- Project plans
- Project activities
- Legislation and standards
- Industry context
Last edited 18 Nov 2016
Environmental Technologies Verification (ETV)
Having been through the rigours of developing a new product, innovators are often faced with the difficult and perhaps expensive task of getting it accepted by the market.
John Holden of BRE Global answers questions on how ETV schemes can help new technologies offering environmental benefits clear this hurdle.
 What is an ETV scheme?
When an innovative product is developed, there is often no widely accepted industry standard or system of testing and verifying its performance. This presents the developers or owners of new products with a problem – how do they convince potential investors and customers that the products will actually do what they say they do?
Environmental Technologies Verification (ETV) schemes have been created to help solve that problem. BRE Global works with the product owner (or whoever wishes to use the ETV approach) to identify its key performance capabilities, and then consults with BRE experts and others throughout the industry to establish how this performance can be tested and proved.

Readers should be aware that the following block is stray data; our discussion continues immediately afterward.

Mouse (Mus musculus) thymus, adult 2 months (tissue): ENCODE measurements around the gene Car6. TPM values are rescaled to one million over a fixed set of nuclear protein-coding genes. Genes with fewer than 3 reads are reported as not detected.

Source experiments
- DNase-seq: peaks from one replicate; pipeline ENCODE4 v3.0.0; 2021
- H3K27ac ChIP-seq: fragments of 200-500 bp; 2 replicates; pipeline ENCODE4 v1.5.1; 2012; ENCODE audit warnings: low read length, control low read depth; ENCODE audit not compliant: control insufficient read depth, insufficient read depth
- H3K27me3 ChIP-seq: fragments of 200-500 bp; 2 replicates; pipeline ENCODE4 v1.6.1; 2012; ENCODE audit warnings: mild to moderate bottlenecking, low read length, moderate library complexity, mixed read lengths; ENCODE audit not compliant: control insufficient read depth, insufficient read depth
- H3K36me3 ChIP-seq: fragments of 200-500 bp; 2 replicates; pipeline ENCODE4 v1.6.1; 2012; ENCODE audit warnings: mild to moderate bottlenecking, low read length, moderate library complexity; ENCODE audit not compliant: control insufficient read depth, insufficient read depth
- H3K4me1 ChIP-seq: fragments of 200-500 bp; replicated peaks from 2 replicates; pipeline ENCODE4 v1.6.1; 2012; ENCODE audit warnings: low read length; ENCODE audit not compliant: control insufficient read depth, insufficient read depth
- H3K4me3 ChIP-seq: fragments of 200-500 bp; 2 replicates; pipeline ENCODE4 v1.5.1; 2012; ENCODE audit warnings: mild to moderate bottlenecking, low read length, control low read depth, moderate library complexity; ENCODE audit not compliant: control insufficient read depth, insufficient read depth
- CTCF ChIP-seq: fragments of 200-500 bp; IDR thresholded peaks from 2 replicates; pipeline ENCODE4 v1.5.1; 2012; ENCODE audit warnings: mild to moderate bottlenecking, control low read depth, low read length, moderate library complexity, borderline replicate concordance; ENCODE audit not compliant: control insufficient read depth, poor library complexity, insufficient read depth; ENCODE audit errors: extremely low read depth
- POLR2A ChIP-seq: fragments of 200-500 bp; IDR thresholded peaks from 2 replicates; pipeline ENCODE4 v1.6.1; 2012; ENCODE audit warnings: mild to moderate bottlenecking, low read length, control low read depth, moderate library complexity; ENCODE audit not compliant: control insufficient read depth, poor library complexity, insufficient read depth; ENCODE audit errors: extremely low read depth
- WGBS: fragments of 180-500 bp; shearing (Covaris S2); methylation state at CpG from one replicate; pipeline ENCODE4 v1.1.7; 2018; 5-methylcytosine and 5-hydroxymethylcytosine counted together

If the ETV is successfully completed, a statement of verification is issued. This explains what the products does and confirms that, through its own independent means, BRE Global has verified its performance.
 How does this help innovators?
The market knows full well that not all performance claims can be taken at face value. The ETV gives new product owners an independent and reputable voice to underpin their claims for the performance of their products.
In essence, BRE Global – provided it is satisfied that claims are accurate – puts its industry recognised voice behind the performance of an innovative product. This not only helps achieve market acceptance, but can also be a valuable tool in promoting the product.
 How does it work?
At BRE Global we work with the product owner and other experts – such as recognised test and analytical laboratories – to understand fully what the new product does and what needs to be tested to quantify and measure its capabilities. We then devise the appropriate tests, assess the test results and, if appropriate, issue a ‘Statement of Verification’ that confirms the product’s performance.
Either pre- or post-Brexit, following the procedures included in the GVP makes possible the mutual recognition of verification results in the European Union. BRE Global has been accredited by the UK Accreditation Service (UKAS) to operate the ETV scheme in accordance with this verification protocol.
It is a highly interactive process involving not only close working relationships with the product owner, but also contributions from outside experts. As part of an EU ETV pilot programme, we have access to a pool of experts from the UK and other EU member states, who can review the technology, how it should be tested and what performance claims should be made.
 The ‘Quick Scan’ process and how this helps manufacturers/innovators